MacDermid, IPC hit joint milestone
By Terry Costlow, IPC online editor
Sep 02, 2012
MacDermid joined IPC in 1962, when a commercial communications satellite was advanced technology. The two organizations have accomplished much together since then.
Plenty has changed in electronics since 1962, when integrated circuits were an emerging technology and Telstar became the first commercial communications satellite. But many things have
remained the same, including many companies that have maintained solid partnerships for five decades.
One of these companies is MacDermid, which is currently celebrating its 50th year as an IPC member. The specialty chemical company has been remained an active member over that lengthy timeframe.
The relationship isn't the only thing that's held up for decades. While many of the state-of-the-art technologies of 1962 are long gone, one of MacDermid' s mainstay technologies has remained viable.
"Plated-through electroless copper got its start in the early 1960s and it's still among our biggest sellers," said Denny Fritz, who was inducted into IPC's Hall of Fame earlier this year.
The long-term success of that plating technology has been helped by the availability of standards that help OEMs determine which suppliers meet their needs. Standards play a big role in the complex materials and processes that form the infrastructure for complex electronic systems.
"For every one of the technologies we've introduced, we still use IPC standards as the benchmark for our testing," said Joe D'Ambrisi, vice president for MacDermid. "We do round robin testing and use the IPC subcommittees for almost all our technologies. It provides a baseline of information on the performance of our processes."
Those round robin tests helped MacDermid move a new technology from troubled concept to market success. In the 1990s, MacDermid developed immersion silver, a technology that it thought would become a big success.
But when they started telling OEMs about their efforts with the new finish, staffers were largely given a cold shoulder. OEMs said silver migrates, so they weren't interested in trying out the fledgling technology.
"We regrouped and went to IPC, where we got a fair, impartial analysis of our technology versus the alternatives," D'Ambrisi said. "We got feedback from everyone in the supply chain, including our competitors. We never would have been successful with it if we hadn't had that forum. Immersion silver remains a very popular product."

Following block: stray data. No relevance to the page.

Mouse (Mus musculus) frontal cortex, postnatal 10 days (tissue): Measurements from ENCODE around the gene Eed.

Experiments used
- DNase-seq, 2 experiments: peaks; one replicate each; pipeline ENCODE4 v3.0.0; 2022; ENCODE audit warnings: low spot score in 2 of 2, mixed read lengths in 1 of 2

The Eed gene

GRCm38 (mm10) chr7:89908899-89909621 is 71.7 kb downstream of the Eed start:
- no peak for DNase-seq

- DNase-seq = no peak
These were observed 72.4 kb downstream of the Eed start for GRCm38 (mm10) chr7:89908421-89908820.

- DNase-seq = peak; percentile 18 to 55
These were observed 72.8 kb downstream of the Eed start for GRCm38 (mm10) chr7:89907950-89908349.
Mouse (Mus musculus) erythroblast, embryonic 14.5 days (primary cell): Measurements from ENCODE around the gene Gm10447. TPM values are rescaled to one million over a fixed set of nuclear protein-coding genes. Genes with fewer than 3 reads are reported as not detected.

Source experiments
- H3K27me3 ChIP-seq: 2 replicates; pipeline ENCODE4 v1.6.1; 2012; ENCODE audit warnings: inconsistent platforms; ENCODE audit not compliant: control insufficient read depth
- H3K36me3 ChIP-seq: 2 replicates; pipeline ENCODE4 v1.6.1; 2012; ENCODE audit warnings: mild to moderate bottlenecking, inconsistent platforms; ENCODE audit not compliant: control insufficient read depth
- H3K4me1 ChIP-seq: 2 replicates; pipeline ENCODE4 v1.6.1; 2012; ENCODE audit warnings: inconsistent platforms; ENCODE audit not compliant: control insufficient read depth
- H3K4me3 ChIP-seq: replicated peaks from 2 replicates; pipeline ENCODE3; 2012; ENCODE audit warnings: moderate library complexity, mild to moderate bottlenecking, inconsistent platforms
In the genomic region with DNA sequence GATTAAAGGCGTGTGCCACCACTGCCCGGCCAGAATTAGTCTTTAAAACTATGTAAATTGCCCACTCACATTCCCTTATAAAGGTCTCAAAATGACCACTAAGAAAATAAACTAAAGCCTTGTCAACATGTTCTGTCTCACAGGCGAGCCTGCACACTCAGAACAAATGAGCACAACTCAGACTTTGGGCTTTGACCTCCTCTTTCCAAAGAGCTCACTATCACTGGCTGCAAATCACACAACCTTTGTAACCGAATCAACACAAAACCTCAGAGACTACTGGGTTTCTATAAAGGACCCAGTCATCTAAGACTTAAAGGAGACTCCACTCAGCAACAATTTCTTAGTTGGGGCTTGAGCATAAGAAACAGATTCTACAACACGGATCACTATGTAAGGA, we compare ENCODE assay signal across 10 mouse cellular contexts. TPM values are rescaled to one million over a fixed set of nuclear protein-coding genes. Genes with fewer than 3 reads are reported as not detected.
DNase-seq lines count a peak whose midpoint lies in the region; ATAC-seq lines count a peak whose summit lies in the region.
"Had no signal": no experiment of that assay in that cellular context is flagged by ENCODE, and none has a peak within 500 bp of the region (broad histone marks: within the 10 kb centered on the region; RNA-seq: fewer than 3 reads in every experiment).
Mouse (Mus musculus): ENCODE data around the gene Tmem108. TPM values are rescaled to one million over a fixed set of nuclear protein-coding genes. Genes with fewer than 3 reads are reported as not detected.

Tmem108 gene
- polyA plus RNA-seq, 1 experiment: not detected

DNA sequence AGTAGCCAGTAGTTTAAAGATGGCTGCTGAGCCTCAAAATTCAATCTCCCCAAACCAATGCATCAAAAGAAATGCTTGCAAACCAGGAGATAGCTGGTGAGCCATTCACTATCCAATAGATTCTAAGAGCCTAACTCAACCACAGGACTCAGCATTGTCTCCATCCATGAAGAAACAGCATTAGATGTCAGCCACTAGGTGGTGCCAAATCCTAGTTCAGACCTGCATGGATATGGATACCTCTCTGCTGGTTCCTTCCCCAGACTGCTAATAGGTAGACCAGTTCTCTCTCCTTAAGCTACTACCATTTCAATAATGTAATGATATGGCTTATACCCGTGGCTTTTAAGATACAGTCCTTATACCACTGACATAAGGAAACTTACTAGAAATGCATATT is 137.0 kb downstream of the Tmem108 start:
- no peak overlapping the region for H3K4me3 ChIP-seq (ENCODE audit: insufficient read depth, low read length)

This ability to share ideas with members who represent every level of the supply chain is a key reason MacDermid has remained an active IPC participant for five decades. Many employees have attended committee meetings and trade shows, bringing back a wealth of information that helped the company plan its strategies.
"IPC has provided MacDermid with a tremendous amount of benefit, there's no other place where we can communicate with everyone in the supply chain, from companies at the bottom of the food chain right up to the OEMs. Meeting with these representatives gives us insight into what companies are thinking and planning," D'Ambrisi said.
The relationship between IPC and its members often fosters a lot of good will. Many of the volunteers who work on IPC committees stay with it for several years, finding it rewarding to help the industry set standards while helping themselves and their companies succeed. MacDermid's original members still remain close.
"We're still in close contact with our first IPC reps, Gene Weiner and Jerry Siegmund, who are both in the IPC Hall of Fame," D'Ambrisi said.
Looking forward, MacDermid expects to see more globalization. That will be true for IPC as well as its member companies.
MacDermid has more printed circuit employees overseas than in the United States and foreign buyers account for around 80 percent of the company's printed circuit revenues. Fritz noted that suppliers went offshore before fabricators did, so MacDermid was among the pioneers of this movement.
"One of the things we hear most about the future of the printed circuit industry is that the electronics supply chain will continue to be far more global. For IPC to remain as relevant as it has been, everyone inside and out has to recognize that," D'Ambrisi said.
Many people feel that helping create the standards that serve as the industry's infrastructure is a way of giving something back to the industry. MacDermid goes beyond that, helping its employees build better futures for their families. Now that MacDermid has become the fifth company to hit that landmark anniversary, it's going to invest in the future when it receives the $1,500 honorarium that's given to companies when they hit their 50-year milestone.
"The first chairman of MacDermid, Harold Leever, set up a scholarship fund for children of MacDermid employees," D'Ambrisi said. "We award 20-25 annually. We'll be adding the IPC prize to our scholarship fund, so it will do a lot of good for many years."